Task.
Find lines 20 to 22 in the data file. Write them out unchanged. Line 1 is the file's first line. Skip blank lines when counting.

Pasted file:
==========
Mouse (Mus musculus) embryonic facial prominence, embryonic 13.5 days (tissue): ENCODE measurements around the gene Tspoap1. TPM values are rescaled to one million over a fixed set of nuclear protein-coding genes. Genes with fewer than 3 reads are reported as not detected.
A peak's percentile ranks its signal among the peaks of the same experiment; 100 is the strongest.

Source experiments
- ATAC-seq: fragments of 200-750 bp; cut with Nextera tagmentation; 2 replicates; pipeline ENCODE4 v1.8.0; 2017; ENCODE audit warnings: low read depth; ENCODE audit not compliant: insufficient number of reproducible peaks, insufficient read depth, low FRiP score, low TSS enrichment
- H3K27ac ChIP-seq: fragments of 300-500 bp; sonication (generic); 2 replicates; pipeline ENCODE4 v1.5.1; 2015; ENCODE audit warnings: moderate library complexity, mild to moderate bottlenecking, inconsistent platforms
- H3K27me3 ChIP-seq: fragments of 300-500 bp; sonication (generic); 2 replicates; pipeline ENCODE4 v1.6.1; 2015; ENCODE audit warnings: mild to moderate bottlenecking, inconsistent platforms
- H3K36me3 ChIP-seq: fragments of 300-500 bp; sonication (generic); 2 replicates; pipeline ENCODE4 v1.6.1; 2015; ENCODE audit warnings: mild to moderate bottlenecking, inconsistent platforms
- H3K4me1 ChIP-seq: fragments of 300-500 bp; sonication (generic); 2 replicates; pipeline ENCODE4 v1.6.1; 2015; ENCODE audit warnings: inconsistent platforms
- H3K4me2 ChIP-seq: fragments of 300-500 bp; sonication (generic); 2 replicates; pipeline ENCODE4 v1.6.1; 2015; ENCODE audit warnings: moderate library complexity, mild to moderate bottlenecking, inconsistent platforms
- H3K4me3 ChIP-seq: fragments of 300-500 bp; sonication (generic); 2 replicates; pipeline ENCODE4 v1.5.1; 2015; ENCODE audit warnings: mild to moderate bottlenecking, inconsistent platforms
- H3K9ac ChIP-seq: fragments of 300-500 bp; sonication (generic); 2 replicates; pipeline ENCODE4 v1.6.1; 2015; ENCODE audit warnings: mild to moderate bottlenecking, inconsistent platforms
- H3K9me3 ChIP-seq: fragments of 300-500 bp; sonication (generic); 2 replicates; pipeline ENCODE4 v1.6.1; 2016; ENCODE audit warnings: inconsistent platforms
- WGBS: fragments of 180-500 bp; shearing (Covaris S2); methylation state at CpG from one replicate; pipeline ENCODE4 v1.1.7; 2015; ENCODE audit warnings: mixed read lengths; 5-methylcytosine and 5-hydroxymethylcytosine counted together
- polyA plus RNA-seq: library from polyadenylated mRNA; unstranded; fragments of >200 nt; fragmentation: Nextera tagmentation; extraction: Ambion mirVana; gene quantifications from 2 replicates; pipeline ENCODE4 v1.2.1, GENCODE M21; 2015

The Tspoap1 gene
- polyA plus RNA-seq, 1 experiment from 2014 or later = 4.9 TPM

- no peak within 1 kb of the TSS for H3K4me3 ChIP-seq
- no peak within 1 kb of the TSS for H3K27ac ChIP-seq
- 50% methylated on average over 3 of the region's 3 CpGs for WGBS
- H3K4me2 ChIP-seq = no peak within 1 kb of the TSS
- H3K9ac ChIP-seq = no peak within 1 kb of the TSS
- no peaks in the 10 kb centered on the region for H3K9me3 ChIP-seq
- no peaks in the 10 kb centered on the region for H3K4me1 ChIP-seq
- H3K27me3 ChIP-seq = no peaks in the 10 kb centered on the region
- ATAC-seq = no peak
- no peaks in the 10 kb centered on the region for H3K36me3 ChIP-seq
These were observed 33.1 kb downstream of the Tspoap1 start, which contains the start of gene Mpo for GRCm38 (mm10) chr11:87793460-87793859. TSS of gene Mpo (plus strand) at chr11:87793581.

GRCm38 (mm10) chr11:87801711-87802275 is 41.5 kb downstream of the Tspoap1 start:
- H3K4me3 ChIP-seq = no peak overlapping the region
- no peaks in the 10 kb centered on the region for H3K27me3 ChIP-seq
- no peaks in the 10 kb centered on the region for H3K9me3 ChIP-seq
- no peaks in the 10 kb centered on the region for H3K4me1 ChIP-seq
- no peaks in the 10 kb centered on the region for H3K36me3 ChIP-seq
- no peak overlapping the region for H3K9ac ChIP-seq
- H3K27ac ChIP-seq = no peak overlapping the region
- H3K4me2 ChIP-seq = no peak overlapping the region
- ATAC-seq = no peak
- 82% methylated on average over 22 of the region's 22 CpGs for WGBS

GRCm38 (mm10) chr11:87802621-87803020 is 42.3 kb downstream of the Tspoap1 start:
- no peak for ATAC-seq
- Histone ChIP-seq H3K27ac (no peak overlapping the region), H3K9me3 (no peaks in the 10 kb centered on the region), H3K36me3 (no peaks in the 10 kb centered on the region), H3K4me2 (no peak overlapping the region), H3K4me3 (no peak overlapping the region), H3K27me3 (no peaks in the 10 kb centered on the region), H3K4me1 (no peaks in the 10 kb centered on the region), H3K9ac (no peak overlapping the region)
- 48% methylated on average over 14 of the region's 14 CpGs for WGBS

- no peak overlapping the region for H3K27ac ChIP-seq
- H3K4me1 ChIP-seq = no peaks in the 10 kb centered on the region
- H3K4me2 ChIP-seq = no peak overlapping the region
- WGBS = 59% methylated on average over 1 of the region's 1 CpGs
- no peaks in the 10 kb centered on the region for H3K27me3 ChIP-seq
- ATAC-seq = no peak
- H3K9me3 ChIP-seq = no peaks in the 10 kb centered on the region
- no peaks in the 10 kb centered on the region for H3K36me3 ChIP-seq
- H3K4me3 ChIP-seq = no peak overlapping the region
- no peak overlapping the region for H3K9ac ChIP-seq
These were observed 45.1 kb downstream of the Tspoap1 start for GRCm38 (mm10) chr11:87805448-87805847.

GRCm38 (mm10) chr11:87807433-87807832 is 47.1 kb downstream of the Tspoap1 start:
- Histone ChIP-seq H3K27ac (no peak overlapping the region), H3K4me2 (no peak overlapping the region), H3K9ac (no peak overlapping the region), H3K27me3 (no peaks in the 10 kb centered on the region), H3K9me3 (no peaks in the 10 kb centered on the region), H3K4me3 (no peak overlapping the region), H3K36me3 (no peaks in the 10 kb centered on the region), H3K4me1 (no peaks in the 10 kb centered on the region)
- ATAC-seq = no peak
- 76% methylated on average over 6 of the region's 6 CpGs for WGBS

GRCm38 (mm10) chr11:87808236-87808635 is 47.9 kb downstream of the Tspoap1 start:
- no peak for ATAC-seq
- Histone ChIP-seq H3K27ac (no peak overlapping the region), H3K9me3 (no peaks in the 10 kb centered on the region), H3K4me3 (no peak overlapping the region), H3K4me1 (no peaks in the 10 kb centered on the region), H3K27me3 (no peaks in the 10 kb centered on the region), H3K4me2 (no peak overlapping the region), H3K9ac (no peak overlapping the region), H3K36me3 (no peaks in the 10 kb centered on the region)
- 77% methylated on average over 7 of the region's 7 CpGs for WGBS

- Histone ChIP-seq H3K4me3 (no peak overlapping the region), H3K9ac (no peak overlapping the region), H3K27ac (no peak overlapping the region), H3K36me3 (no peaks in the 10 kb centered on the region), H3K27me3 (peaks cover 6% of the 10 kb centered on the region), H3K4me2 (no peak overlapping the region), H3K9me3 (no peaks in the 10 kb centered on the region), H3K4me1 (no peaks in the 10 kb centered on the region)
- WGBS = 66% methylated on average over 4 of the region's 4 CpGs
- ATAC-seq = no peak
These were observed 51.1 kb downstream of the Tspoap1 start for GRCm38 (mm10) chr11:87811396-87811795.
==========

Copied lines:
- H3K4me2 ChIP-seq = no peak within 1 kb of the TSS
- H3K9ac ChIP-seq = no peak within 1 kb of the TSS
- no peaks in the 10 kb centered on the region for H3K9me3 ChIP-seq